Get the highlights in your inbox every week.
5 things we learned about Java in 2020 | Opensource.com
5 things we learned about Java in 2020
Java's 25th anniversary came with important advances that prove the language's enduring value.
In 2020, Java marked its 25th anniversary and, despite its age, remains strong and active. Its seven to 10 million developers make it one of the top three languages in use today, according to the TIOBE Index.
To help celebrate Java reaching a quarter-century, Daniel Oh recounted Java's history before he explained How to install Java on a Mac (because its future depends on more people using it). To continue the party, we've compiled the top five things we learned about Java in 2020. Whether you're just starting with the language or experienced and trying to improve your Java development skills, these are things you should know.
Choose the right IDE
If you are new to Java and curious to know more about its possibilities and ecosystem, BlueJ is a good place to begin. Seth Kenlon's Painless Java with BlueJ explores this open source integrated development environment (IDE) for people learning Java (or programming in general). As Seth writes, "BlueJ aims to make Java easy to learn, regardless of whether you're an experienced programmer or still struggling with your first 'hello world.'"
BlueJ has a visual and intuitive environment to help new developers understand advanced concepts like variable scoping, loops, and conditionals. Its purpose is not to be a full IDE like Eclipse and NetBeans but to be a learning tool to speed knowledge of the programming language and its concepts.
If you want to go to the next level with a great open source IDE to write your Java code, I strongly recommend reading Daniel Oh's 5 open source IDE tools for Java to help you decide which IDE is the best for you.
Use external librariesOne of Java's biggest advantages is its extensibility, which enables the Java community to reuse code to create many components and plugins represented in libraries. In Using external libraries in Java, Chris Hermansen explains what an external library is and how to use it in a real-life application.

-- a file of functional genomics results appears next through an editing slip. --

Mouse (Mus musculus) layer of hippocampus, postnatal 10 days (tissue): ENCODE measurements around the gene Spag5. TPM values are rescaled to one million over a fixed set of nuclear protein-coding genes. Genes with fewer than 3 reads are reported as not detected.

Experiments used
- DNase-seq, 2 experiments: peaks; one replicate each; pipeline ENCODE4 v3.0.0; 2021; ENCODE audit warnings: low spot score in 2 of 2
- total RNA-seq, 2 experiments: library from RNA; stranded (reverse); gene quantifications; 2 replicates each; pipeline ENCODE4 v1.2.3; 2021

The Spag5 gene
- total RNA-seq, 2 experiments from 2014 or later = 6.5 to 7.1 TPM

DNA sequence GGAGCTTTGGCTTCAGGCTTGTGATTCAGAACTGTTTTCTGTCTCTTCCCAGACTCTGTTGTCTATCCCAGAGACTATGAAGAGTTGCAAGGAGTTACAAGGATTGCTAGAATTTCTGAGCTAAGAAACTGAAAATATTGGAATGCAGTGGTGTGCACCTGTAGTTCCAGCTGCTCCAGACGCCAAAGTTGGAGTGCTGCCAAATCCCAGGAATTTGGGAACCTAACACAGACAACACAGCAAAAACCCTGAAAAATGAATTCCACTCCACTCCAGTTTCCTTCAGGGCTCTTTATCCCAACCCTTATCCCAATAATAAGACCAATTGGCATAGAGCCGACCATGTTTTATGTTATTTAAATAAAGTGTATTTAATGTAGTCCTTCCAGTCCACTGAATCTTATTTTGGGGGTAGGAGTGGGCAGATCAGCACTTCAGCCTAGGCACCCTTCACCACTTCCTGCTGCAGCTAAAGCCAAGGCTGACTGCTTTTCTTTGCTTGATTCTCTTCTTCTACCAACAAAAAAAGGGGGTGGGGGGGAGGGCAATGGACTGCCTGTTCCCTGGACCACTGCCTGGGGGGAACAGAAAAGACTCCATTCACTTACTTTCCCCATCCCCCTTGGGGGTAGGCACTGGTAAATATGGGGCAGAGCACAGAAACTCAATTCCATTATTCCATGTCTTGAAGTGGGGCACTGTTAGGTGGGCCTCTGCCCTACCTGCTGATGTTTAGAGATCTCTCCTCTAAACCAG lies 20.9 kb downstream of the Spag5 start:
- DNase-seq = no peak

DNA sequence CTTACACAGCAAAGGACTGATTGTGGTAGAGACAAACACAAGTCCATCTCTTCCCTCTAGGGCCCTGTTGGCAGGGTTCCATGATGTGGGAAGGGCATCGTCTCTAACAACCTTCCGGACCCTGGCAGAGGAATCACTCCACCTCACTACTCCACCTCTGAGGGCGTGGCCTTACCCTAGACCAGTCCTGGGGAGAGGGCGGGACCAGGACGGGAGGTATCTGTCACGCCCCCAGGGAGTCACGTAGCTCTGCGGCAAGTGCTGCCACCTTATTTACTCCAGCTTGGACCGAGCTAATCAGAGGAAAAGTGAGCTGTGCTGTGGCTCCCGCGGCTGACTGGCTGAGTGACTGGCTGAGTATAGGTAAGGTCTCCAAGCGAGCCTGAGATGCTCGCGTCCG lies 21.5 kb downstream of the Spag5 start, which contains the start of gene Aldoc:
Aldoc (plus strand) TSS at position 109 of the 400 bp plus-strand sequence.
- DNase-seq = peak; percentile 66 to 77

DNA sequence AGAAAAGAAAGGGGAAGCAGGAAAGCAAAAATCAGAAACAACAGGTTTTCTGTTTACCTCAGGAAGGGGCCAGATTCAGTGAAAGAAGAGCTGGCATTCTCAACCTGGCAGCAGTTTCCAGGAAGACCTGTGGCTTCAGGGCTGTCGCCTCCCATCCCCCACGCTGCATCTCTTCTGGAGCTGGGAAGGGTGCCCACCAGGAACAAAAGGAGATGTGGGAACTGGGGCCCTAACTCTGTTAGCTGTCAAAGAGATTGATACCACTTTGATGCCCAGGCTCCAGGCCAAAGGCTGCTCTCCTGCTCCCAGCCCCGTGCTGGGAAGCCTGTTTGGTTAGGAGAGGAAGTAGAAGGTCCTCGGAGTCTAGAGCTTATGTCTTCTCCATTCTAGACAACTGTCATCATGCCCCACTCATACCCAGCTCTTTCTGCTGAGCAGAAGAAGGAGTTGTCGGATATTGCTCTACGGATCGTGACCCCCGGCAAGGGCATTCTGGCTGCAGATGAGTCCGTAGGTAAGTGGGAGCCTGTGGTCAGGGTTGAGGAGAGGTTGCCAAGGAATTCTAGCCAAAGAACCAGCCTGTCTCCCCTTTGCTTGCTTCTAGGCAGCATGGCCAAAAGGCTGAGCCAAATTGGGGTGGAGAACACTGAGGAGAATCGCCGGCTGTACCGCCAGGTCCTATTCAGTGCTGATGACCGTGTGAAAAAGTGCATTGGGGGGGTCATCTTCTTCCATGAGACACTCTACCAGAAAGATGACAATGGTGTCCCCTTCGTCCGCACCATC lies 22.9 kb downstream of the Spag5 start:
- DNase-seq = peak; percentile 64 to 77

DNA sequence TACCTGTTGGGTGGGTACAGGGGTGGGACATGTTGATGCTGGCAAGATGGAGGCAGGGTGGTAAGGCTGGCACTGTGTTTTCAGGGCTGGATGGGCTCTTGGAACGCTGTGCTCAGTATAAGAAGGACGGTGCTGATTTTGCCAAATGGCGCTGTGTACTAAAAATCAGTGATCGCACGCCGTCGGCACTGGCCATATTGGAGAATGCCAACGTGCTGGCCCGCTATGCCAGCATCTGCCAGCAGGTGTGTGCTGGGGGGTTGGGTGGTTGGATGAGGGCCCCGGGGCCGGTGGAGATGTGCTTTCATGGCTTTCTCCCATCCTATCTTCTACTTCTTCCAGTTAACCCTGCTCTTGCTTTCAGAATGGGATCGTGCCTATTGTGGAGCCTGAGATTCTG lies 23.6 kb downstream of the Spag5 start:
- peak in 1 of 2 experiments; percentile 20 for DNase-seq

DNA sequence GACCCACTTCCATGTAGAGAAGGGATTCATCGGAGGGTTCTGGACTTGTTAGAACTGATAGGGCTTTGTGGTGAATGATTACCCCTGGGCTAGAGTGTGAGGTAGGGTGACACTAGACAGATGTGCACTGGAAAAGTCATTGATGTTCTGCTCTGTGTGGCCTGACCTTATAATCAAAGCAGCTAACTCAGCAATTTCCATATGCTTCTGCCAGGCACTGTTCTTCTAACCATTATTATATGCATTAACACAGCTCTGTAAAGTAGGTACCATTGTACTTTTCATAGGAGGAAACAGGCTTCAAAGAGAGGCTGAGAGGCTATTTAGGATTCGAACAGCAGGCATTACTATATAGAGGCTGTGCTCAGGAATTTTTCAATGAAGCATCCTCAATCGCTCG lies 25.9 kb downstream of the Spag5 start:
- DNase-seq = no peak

Chris shares the major benefits of using external libraries and provides full sample code for connecting to a PostgreSQL database. He says:
"… there are a lot of interesting Java libraries created by people who find gaps in the core libraries. For example, Apache Commons 'is an Apache project focused on all aspects of reusable Java components' and provides a collection of some 43 open source libraries (as of this writing) covering a range of capabilities either outside the Java core (such as geometry or statistics) or that enhance or replace capabilities in the Java core (such as math or numbers)."
Creating and using different external libraries is useful in open source projects because it enables you to share the same solution and codebase across multiple applications. Also, using its design patterns can help you create extensible and modular libraries for your applications.
Explore JDK alternatives
In What makes Java open source? Daniel Oh talks about open source alternatives to Oracle's Java Development Kit (JDK). The most popular is OpenJDK for desktop and server-side purposes.
Different runtimes for Java applications are also emerging that aim to increase Java code compatibility with more devices, including mobile and low-end embedded devices (e.g., Raspberry Pi, Beagle Board, etc.). In Open source cross-platform development with TotalCross, I explore TotalCross, one of the open source options to guarantee low footprint and high performance in any device.